Don't Overlook Preferred Stocks

If you ignore preferred stocks out of fear or unfamiliarity, get in there. The rewards trounce the risks.

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Twenty-five bucks barely buys a beer and a burger at the best watering holes, but $25 is still a magic number in the investment markets. That's because $25 is the common par value for one share of preferred stock.

Preferreds are a terrific, if underappreciated, core high-income category. If you value portfolio income but ignore preferred shares or funds out of fear or unfamiliarity, get in there. The rewards trounce the risks.

Popular investment literature says little about preferred stocks except to note the small chance of skipped or suspended dividends. I see preferred shares as an alternate style of corporate bond, one with substantial and steady yield, excellent long-term returns – and an extra benefit from today's combination of massive demand and constricted supply. As with closed-end funds (CEFs), it is usually better to wait for shares to trade at a discount to par value than pay a premium.

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Go For Yield With Preferred Stocks

Elusive trading profits are not my priority. In this low-yield world, the lodestar for preferreds is a fixed or fixed-to-floating coupon of 5% or higher. The long-term average yield spread of the Standard & Poor's U.S. preferred index compared with the 30-year Treasury bond is 3.5 percentage points. Currently, the index yields 5.35%; the bond, 2.15%. Preferreds might look a bit pricey today, but not by enough to matter. (Yields and other data are as of Oct. 8.)

As for safety, bondholders get paid first, so S&P and Moody's sometimes rate preferred shares a notch or two below the same borrower's senior debt. This puzzles me, because to skip a preferred payment threatens the common stock, ends its regular dividend and savages the company's reputation.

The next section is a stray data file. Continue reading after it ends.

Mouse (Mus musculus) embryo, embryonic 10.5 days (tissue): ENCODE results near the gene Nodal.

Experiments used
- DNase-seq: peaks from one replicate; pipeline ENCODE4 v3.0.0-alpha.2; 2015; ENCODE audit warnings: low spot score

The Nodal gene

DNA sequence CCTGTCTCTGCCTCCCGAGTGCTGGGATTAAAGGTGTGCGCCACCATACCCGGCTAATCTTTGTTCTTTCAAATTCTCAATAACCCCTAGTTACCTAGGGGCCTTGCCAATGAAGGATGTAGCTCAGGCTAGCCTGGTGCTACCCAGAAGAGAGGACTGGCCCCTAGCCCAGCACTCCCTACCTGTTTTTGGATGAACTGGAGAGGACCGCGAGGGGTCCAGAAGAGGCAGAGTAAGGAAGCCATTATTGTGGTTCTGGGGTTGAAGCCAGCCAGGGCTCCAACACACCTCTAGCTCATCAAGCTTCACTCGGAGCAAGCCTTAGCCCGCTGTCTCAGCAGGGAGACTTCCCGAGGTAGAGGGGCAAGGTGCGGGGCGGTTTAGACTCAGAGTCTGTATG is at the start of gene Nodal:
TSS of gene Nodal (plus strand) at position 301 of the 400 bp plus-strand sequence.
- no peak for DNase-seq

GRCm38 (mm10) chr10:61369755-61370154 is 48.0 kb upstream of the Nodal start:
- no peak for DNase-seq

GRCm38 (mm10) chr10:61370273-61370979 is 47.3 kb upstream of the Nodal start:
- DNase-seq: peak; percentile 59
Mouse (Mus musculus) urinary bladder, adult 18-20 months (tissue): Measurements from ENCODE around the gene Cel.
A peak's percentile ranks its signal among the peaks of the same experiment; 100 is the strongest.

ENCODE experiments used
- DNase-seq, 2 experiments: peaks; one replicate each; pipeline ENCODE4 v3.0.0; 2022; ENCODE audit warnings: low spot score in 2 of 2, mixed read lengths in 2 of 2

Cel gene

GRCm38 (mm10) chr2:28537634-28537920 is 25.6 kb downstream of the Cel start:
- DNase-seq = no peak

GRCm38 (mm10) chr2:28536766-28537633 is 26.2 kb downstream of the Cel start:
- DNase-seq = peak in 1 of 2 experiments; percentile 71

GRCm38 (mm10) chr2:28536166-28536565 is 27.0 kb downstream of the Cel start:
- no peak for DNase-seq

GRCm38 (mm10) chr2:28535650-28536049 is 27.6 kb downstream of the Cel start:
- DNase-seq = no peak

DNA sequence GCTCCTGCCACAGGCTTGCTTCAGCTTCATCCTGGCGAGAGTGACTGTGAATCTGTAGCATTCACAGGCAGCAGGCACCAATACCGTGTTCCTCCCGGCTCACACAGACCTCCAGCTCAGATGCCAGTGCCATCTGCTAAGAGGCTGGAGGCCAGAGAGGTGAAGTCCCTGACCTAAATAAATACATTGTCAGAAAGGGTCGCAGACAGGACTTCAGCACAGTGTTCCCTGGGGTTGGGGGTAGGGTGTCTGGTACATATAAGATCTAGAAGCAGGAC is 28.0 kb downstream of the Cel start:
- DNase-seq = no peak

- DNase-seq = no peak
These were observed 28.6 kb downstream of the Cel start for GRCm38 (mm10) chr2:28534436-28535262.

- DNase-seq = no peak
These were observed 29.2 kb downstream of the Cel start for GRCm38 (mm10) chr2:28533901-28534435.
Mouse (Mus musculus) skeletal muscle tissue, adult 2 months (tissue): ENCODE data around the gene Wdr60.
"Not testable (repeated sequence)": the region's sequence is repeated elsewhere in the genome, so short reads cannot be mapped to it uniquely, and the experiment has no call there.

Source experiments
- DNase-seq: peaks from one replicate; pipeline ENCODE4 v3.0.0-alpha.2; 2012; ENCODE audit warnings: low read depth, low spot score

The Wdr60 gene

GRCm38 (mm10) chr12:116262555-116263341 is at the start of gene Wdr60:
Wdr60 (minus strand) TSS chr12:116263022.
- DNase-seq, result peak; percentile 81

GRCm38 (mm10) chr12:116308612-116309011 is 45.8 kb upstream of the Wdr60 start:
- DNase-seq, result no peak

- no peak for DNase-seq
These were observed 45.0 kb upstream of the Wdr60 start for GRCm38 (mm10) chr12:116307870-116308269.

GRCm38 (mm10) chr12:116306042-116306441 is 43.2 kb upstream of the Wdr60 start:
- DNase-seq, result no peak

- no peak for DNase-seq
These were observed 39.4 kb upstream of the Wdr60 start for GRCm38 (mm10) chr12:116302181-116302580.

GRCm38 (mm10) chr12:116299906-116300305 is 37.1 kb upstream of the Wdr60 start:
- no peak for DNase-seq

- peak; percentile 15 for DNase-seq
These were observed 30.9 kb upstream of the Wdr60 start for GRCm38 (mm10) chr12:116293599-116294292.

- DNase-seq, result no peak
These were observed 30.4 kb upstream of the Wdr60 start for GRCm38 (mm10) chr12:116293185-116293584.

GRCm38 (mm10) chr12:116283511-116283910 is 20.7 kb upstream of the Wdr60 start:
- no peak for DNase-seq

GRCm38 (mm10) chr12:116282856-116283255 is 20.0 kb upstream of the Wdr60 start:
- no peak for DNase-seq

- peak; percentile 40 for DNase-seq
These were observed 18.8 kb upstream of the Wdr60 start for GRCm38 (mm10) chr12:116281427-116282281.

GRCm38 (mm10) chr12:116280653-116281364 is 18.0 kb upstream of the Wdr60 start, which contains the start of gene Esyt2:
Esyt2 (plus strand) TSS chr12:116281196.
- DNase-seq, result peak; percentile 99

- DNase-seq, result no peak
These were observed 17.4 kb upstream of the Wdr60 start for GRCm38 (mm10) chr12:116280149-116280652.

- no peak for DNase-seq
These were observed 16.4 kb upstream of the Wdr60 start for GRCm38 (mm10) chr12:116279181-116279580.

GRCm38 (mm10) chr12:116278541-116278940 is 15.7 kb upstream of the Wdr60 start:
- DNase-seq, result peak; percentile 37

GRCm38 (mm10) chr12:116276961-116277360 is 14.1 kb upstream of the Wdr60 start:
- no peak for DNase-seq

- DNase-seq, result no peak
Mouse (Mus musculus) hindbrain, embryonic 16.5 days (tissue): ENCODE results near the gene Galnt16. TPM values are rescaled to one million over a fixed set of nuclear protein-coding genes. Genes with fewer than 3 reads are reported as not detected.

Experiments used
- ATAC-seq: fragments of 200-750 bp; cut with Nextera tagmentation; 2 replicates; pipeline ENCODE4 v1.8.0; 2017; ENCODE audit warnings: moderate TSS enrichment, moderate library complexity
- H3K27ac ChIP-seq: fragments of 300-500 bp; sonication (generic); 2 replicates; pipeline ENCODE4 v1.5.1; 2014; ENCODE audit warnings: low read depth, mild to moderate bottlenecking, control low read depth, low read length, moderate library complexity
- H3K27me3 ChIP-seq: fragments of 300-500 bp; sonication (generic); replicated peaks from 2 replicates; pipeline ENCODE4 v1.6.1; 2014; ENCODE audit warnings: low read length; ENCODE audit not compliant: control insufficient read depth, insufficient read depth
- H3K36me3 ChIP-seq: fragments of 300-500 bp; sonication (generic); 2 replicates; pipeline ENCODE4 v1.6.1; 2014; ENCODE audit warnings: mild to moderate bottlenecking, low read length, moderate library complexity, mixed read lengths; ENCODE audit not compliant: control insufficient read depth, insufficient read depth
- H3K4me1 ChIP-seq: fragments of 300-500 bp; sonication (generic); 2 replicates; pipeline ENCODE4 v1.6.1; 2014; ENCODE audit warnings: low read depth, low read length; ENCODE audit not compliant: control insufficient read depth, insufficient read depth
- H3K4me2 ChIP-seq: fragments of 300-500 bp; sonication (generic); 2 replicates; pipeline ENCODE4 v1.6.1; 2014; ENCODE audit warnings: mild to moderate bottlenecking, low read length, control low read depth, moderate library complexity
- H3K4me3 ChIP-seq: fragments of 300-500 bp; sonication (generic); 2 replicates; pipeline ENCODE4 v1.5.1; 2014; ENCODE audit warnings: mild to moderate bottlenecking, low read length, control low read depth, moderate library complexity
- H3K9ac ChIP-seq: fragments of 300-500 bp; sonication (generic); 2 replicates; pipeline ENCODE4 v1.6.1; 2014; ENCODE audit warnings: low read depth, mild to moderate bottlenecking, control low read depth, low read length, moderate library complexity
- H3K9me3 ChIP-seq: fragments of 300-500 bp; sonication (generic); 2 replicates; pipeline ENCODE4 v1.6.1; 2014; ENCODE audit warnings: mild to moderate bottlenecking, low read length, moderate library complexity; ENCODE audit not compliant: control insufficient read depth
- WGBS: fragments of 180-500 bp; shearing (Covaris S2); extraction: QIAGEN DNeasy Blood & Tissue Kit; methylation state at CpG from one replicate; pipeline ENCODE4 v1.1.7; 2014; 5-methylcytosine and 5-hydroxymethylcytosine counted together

"We think the ratings agencies over-penalize preferreds," says Jay Hatfield, whose company, InfraCap, manages the Virtus InfraCap US Preferred Stock ETF (PFFA (opens in new tab)), an actively managed preferred exchange-traded fund. So far in 2021, PFFA has a total return of 20.0% and covers its 7.7% distribution entirely from investment income. PFFA owns obligations of utilities, pipelines and real estate investment trusts (REITs). That 20% return is unsustainable. But since Virtus introduced the fund in May 2018, it has turned $10,000 into $13,455, for an annualized return of nearly 10%.

Another interesting opportunity: In June, Fidelity launched Fidelity Preferred Securities & Income ETF (FPFD (opens in new tab)), which is also actively managed. It started at $25 and is still at $25, so it is early to judge. But Fidelity unquestionably excels with its flagship junk-bond fund, Fidelity Capital & Income (FAGIX (opens in new tab)), and its bank-loan colossus, Fidelity Floating Rate High Income (FFRHX (opens in new tab)). I suggest you feed fresh cash equally among this Fidelity trio.

Another possibility is to invest via actively managed closed-end funds. A leading light among these is Flaherty & Crumrine, sponsor of several funds led by F&C Preferred Income (PFD (opens in new tab)). After soaring to a wild 30% above net asset value, the fund's premium is back to 6%, a rare buying opportunity. Because of volatile premium-discount swings, the fund is in the red so far in 2021, but its 10% annualized return over 10 years is superb. The current distribution of 6.4% is attractive and secure.

Jeffrey R. Kosnett
Senior Editor, Kiplinger's Personal Finance
Kosnett is the editor of Kiplinger's Investing for Income and writes the "Cash in Hand" column for Kiplinger's Personal Finance. He is an income-investing expert who covers bonds, real estate investment trusts, oil and gas income deals, dividend stocks and anything else that pays interest and dividends. He joined Kiplinger in 1981 after six years in newspapers, including the Baltimore Sun. He is a 1976 journalism graduate from the Medill School at Northwestern University and completed an executive program at the Carnegie-Mellon University business school in 1978.